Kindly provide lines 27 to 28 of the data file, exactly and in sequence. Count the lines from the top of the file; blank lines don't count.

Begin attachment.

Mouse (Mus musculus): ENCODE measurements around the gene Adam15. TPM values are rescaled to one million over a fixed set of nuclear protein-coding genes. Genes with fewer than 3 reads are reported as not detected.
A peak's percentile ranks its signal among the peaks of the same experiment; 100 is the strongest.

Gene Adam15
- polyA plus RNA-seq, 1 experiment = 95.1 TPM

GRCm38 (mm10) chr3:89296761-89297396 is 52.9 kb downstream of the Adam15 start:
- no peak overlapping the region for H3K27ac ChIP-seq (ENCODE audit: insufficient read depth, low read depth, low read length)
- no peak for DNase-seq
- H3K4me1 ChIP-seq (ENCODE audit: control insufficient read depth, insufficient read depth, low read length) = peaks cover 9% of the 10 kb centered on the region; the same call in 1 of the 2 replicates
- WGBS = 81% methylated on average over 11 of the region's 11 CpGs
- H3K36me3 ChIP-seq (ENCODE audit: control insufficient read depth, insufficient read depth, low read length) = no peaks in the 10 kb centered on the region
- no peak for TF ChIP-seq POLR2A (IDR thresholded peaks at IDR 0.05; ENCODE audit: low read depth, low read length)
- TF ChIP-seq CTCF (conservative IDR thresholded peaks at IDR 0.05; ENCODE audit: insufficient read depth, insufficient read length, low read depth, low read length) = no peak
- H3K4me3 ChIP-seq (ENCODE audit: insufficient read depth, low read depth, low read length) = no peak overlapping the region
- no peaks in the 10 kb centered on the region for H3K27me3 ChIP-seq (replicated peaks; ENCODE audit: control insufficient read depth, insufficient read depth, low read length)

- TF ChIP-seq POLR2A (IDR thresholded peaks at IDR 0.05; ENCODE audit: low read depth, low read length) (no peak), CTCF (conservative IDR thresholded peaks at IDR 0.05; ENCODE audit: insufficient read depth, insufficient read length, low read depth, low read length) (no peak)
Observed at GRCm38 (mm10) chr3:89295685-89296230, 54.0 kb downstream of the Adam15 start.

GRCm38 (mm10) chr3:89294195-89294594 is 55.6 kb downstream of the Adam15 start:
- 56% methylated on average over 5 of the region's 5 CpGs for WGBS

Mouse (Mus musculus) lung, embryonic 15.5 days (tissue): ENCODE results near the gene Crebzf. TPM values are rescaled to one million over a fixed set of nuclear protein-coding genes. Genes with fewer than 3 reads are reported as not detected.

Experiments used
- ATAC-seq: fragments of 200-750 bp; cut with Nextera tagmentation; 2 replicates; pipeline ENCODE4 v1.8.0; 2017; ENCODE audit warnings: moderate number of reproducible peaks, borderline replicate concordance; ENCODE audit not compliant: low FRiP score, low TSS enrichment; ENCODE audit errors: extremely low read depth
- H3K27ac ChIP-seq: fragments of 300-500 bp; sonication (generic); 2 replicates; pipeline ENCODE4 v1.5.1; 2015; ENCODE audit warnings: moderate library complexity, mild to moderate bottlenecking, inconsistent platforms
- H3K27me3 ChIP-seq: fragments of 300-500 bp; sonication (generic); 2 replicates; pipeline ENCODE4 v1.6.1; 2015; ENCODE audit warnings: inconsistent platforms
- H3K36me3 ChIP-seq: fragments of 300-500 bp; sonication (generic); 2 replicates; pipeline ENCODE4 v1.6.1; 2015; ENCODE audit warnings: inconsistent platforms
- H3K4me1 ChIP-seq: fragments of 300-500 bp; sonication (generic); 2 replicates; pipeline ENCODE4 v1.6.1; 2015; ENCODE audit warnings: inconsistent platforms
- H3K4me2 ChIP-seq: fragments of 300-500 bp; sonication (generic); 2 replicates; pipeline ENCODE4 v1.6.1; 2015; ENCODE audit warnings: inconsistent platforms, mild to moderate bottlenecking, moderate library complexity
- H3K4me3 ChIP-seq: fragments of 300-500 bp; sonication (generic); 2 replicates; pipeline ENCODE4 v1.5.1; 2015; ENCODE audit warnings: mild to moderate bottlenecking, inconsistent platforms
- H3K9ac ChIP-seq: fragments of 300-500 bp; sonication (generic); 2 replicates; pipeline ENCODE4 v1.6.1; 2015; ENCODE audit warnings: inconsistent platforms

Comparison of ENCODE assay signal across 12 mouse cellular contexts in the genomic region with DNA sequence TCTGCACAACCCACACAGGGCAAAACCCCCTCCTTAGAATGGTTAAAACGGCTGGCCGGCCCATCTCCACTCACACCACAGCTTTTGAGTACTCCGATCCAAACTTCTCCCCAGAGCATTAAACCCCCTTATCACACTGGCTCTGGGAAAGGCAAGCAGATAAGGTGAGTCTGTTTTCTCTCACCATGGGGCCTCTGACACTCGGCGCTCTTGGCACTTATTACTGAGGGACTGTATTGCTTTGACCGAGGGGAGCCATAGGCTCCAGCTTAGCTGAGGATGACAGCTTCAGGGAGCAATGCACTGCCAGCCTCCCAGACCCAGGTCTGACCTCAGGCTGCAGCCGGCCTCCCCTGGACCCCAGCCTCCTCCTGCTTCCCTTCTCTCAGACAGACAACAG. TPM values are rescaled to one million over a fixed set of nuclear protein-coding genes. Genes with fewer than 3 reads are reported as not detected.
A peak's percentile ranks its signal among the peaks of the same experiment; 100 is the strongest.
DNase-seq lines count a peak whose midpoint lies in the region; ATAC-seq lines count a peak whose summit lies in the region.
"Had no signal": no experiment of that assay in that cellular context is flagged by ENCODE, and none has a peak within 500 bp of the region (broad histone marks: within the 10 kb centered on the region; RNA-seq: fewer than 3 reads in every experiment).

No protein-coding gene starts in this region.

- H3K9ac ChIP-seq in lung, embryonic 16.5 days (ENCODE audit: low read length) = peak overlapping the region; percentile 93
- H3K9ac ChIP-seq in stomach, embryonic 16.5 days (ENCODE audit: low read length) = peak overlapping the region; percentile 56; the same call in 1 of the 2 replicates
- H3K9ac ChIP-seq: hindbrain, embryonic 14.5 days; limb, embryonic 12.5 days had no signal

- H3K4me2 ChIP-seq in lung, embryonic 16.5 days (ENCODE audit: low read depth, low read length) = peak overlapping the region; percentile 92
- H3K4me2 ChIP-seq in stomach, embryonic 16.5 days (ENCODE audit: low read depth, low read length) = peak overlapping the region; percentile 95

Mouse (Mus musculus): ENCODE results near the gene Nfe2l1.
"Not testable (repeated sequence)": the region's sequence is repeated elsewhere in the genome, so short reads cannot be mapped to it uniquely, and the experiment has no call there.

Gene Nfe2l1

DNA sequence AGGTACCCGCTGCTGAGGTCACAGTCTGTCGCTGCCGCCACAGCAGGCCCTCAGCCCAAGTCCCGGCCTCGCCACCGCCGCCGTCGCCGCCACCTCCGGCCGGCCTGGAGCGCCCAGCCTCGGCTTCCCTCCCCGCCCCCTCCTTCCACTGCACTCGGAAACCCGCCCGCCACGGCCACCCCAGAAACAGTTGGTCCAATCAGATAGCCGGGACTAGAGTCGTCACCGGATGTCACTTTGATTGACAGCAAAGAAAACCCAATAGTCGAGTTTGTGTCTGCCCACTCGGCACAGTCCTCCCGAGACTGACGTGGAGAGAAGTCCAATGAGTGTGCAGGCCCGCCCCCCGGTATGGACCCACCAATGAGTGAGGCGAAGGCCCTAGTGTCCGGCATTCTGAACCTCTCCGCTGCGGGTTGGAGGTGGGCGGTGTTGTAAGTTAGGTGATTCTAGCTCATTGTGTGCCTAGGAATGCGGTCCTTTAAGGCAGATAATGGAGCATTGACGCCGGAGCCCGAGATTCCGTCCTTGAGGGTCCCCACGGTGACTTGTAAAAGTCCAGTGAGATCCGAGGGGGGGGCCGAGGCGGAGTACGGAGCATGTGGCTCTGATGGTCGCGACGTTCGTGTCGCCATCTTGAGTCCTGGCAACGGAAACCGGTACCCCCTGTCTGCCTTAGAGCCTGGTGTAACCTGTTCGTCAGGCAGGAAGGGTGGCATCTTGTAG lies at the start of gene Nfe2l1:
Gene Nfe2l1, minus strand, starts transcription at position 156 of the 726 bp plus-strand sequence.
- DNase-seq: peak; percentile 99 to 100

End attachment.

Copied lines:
- H3K4me3 ChIP-seq: fragments of 300-500 bp; sonication (generic); 2 replicates; pipeline ENCODE4 v1.5.1; 2015; ENCODE audit warnings: mild to moderate bottlenecking, inconsistent platforms
- H3K9ac ChIP-seq: fragments of 300-500 bp; sonication (generic); 2 replicates; pipeline ENCODE4 v1.6.1; 2015; ENCODE audit warnings: inconsistent platforms